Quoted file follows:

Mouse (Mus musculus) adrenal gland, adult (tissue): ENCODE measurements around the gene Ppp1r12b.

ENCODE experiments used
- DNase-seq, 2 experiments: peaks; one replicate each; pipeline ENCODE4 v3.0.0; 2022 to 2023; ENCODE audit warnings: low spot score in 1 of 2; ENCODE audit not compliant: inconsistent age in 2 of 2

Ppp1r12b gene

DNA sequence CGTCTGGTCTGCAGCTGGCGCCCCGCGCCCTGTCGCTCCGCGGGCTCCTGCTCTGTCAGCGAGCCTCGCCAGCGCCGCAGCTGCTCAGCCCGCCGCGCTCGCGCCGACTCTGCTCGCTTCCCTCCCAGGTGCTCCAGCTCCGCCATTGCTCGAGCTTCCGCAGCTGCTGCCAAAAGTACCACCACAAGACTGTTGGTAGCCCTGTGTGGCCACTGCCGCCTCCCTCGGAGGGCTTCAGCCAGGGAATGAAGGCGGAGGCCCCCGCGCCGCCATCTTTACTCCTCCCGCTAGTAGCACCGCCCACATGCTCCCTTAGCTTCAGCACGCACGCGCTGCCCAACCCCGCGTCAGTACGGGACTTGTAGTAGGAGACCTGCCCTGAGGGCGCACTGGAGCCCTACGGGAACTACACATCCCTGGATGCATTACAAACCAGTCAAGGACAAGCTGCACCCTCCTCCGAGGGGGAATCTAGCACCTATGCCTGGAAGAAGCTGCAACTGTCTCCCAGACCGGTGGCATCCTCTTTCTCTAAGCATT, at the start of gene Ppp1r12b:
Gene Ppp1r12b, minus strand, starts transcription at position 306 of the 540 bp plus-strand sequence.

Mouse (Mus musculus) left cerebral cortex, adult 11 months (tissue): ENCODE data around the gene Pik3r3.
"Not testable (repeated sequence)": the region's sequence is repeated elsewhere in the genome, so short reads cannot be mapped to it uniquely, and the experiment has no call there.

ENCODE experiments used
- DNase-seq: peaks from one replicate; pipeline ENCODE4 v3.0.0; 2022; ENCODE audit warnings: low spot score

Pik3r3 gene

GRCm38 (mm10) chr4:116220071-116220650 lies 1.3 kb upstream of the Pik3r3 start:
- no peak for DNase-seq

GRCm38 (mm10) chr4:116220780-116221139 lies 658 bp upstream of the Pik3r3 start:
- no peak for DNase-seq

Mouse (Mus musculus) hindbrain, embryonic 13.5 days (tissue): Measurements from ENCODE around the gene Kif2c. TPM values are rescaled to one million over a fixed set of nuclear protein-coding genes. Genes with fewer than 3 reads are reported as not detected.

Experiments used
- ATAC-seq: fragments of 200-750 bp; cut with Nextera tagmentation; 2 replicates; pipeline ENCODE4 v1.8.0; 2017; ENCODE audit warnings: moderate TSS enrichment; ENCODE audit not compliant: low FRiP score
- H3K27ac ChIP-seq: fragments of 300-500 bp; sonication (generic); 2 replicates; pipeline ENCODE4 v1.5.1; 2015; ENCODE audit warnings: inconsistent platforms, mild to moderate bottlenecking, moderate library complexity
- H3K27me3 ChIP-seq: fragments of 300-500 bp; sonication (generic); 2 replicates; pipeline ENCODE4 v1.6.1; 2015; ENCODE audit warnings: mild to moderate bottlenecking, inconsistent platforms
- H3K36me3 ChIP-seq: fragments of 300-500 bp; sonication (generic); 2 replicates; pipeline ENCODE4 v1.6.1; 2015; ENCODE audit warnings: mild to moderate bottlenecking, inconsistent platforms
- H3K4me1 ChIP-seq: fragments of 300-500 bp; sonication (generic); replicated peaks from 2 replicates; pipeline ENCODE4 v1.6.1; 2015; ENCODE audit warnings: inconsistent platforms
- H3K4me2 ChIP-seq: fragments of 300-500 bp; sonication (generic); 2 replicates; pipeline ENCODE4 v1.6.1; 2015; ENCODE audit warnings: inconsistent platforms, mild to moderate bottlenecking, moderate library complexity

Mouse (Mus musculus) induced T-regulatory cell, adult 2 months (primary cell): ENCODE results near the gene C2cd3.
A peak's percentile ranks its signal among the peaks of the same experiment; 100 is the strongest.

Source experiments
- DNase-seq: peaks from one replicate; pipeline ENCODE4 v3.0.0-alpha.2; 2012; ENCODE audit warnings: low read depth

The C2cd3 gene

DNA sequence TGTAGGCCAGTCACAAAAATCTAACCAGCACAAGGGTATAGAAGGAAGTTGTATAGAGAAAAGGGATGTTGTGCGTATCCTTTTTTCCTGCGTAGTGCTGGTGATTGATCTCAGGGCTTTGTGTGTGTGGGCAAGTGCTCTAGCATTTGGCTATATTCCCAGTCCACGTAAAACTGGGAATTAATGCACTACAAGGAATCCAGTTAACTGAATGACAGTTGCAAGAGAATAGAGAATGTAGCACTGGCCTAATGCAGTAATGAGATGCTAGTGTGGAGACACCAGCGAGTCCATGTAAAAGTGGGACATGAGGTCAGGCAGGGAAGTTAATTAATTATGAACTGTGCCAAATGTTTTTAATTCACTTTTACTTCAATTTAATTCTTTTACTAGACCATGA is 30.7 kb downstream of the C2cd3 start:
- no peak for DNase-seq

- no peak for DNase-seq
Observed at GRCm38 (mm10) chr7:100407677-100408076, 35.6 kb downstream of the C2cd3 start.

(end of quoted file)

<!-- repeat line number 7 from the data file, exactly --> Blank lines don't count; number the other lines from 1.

Mouse (Mus musculus) left cerebral cortex, adult 11 months (tissue): ENCODE data around the gene Pik3r3.